Last week we read about Felix Baumgarten’s “skydive from space.” That’s what they called it. But the 24-mile altitude at which his free-fall began was nowhere near space. Explanation? Everyone loves a catchy headline, and who cares about reality?
Earth’s atmosphere slowly thins with altitude, so there is no precise elevation where space begins. But interesting things do happen as you head upward.
At 18,000 feet, half of all air is below you. Unless you’re well-conditioned, you’ll soon go unconscious. At 5 ½ miles or 29,000 feet – the height of Everest – only a few people have trained themselves to be able to function for a while. At 12 miles, blood, saliva and eye-wetness boil away.
The International Aeronautical Federation cites 62 miles as the boundary of space. It’s the so-called Kármán line, above which an airplane would have to travel faster than orbital velocity to attain sufficient aerodynamic lift to support itself.
NASA’s mission control uses 76 miles as its official reentry altitude (called the Entry Interface): the boundary where atmospheric drag becomes noticeable. It’s the height at which Space Shuttles had to switch from steering with thrusters to using movable surfaces that deflect air.
In 2009, Canadian scientists established the space boundary at 73 miles, the rough transition location between Earth’s atmospheric winds and the violent flows of high-speed charged particles of space. But this is still not a vacuum. Meteors burn up at a height of 80 miles, revealing air’s presence there, while the Aurora glows at about 100 miles, where our atmosphere’s ionized gases fluoresce.
Moreover, no satellite can orbit below 120 miles, because drag from the sparse air atoms would rapidly slow it down and destroy its ability to stay aloft. The very first satellite, Sputnik 1, had an oval orbit that never dipped below 134 miles, letting it stay aloft for three months before its orbit decayed.
Thus, one could call the “edge of space” anywhere from 62 to 120 miles up.
Another question is: How high must you be to see the whole Earth? In reality, only the Apollo astronauts did: 40 years ago, en route to the Moon. Earth’s curvature is quite subtle, even from the 220-mile height of the Space Station. Those astronauts routinely use ultra-wide-angle lenses to create the televised illusion of curvature. The horizon appears flat from the ISS through a “normal” 50mm lens.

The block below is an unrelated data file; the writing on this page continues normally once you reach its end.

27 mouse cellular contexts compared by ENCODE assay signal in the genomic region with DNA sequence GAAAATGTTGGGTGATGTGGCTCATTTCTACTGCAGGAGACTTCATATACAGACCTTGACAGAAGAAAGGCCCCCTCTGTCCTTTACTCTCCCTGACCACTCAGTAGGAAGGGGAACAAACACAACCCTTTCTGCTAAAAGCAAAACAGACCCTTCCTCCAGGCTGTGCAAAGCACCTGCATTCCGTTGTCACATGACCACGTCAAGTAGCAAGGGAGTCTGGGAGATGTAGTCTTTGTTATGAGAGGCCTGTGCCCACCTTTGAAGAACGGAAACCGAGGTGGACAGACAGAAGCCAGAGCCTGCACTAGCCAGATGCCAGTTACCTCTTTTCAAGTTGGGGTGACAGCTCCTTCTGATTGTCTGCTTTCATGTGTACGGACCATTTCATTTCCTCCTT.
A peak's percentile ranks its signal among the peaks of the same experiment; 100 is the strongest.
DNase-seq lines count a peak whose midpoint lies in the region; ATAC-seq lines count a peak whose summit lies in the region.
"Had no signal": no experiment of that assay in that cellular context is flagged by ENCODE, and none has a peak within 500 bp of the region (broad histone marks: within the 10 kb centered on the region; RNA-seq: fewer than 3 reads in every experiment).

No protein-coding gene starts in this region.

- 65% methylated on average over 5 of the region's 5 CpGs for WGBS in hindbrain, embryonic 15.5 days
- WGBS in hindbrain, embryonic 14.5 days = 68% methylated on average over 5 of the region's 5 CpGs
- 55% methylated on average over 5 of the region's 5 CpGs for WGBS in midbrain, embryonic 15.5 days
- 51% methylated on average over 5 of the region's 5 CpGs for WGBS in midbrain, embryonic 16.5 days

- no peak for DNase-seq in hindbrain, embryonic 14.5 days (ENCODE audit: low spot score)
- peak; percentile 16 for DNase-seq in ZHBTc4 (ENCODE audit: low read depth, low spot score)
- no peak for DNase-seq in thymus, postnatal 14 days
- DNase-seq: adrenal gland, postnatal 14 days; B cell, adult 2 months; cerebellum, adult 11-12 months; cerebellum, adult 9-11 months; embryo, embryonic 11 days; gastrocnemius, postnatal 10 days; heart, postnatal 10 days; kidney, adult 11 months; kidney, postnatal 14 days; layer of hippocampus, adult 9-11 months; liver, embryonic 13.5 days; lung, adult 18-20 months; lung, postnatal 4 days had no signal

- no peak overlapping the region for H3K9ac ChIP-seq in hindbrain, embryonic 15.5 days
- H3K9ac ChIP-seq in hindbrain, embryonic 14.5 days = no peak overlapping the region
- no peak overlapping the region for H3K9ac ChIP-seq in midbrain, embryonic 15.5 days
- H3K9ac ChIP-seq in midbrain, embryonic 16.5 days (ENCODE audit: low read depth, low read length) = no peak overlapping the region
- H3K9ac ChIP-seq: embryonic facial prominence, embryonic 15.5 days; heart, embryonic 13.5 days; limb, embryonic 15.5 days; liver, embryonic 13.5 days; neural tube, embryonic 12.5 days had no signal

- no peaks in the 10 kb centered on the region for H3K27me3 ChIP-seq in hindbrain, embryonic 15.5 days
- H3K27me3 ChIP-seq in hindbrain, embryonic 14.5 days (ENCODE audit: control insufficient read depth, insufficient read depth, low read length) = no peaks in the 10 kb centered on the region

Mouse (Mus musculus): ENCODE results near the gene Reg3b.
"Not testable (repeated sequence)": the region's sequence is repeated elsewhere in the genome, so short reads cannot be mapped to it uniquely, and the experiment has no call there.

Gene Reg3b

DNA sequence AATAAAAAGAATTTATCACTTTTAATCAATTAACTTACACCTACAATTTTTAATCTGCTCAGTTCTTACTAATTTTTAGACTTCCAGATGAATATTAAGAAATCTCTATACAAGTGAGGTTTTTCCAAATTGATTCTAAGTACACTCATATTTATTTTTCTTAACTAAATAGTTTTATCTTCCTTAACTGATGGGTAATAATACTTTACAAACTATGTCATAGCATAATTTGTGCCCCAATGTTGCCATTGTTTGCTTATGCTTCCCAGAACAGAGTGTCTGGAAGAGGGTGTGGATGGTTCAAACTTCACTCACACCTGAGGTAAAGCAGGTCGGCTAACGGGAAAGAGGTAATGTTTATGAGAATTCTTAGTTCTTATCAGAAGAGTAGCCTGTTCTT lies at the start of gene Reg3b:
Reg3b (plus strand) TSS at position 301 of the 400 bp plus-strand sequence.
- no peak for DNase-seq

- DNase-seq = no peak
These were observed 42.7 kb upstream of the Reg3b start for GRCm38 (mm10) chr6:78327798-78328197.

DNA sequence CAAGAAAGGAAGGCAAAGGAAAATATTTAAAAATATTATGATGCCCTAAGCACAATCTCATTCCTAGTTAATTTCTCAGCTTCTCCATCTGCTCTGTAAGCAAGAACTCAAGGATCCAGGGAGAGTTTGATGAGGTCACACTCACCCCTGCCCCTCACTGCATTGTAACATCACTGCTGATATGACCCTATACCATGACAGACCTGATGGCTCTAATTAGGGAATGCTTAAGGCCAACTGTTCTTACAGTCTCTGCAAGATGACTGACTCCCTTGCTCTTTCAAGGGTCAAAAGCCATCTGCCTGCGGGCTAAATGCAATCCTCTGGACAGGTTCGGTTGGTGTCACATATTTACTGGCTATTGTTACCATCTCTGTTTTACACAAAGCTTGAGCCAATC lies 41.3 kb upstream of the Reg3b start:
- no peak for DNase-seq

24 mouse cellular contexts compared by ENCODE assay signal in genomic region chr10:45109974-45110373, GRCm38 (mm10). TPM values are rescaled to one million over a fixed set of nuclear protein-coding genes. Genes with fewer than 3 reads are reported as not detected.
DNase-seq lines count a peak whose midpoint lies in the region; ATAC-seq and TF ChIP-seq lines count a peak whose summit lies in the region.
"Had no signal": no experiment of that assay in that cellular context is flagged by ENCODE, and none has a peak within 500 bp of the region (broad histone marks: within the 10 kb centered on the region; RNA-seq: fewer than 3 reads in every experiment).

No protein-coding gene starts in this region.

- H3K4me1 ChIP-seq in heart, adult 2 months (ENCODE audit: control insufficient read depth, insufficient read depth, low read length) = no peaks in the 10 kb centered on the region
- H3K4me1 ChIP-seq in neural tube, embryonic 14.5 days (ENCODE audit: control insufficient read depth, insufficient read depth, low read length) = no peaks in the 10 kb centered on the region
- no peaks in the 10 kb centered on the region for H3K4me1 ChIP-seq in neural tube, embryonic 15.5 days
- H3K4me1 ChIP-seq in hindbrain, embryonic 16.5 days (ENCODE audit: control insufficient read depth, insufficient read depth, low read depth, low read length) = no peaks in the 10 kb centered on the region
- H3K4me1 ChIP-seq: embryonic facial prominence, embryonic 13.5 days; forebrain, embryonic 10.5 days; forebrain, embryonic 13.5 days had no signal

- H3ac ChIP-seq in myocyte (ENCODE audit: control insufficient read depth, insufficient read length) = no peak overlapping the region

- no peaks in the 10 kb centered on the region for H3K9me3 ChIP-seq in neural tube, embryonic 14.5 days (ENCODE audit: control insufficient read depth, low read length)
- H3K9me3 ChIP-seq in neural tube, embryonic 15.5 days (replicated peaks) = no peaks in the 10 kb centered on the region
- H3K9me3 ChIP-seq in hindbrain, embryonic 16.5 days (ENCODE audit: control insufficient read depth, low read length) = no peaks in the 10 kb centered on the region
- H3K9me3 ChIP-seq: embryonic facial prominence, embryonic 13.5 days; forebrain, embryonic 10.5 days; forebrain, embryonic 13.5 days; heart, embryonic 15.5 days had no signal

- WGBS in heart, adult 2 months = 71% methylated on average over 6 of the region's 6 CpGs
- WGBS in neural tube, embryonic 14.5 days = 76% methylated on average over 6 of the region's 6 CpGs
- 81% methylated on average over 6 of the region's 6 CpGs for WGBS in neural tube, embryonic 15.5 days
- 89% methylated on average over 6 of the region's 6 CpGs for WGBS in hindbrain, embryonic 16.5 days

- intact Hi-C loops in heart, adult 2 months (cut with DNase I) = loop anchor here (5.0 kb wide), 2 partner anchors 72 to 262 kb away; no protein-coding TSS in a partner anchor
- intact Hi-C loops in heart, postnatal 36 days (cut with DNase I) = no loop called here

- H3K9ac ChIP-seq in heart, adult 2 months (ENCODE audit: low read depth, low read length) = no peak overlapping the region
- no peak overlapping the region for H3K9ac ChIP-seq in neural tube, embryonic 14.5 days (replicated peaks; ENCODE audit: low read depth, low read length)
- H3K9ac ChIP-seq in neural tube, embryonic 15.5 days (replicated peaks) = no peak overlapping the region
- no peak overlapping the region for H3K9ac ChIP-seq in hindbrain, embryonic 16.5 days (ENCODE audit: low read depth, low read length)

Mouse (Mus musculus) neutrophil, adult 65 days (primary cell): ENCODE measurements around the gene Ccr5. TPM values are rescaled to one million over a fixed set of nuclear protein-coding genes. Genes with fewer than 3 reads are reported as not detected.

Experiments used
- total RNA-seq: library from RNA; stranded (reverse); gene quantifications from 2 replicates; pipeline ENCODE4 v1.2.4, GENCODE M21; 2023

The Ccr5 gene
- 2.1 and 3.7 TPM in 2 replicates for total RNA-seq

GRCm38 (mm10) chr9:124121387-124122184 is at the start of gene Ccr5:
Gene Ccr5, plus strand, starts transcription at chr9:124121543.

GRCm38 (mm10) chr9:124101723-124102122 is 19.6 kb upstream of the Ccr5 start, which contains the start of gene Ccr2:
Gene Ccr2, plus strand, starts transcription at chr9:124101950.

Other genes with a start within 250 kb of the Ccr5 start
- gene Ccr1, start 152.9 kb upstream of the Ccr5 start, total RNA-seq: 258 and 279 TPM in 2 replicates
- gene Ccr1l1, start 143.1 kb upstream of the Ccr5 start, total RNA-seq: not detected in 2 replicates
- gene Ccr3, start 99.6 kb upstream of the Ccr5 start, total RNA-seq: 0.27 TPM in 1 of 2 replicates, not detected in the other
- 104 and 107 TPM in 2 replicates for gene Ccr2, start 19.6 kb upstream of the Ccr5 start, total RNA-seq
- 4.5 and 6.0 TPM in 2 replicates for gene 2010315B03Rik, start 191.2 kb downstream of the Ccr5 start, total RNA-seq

To determine “How far is the horizon?” the best method is the simple formula d=1.23√h, where d is the distance to the horizon in miles when h is your height in feet. As an example, if you sit on a beach chair at the water’s edge, your eyes four feet above the ocean, the square root of four is two, multiplied by 1.23 equals 2 ½ miles. So that very sharp horizon edge is a mere 2½ miles away. Small objects beyond that point lie hidden beyond the curve of Earth.
From that skydiver’s height of 128,000 feet, the horizon was 440 miles away. Had his balloon been over our region, Cleveland would have sat on his horizon.
From the ISS, the horizon lies 1,326 miles away. So when the Space Station passes over us, its horizon is marked by Kansas City to the west and Miami to the south. Far from seeing an entire hemisphere, those on board cannot see a trace of Greenland or Mexico when they’re over us.
Draw a circle. Make a dot one circle-radius outside of it. This represents a 4,000-mile-high orbit. Place another dot halfway between this orbit and the circle circumference to depict a height of 2,000 miles. Bisect this to get 1,000, and divide it again for 500 miles. Take half of that and you’ve accurately represented the ISS orbit of 230 miles.
This quick exercise is eye-opening. Now mark off one-tenth of this ISS height, and you’ve shown that skydiver’s altitude to scale. This says it all.
Don’t get me wrong: I approve of the Bored Idle Rich doing things like jumping out of balloons. But hey, space is space.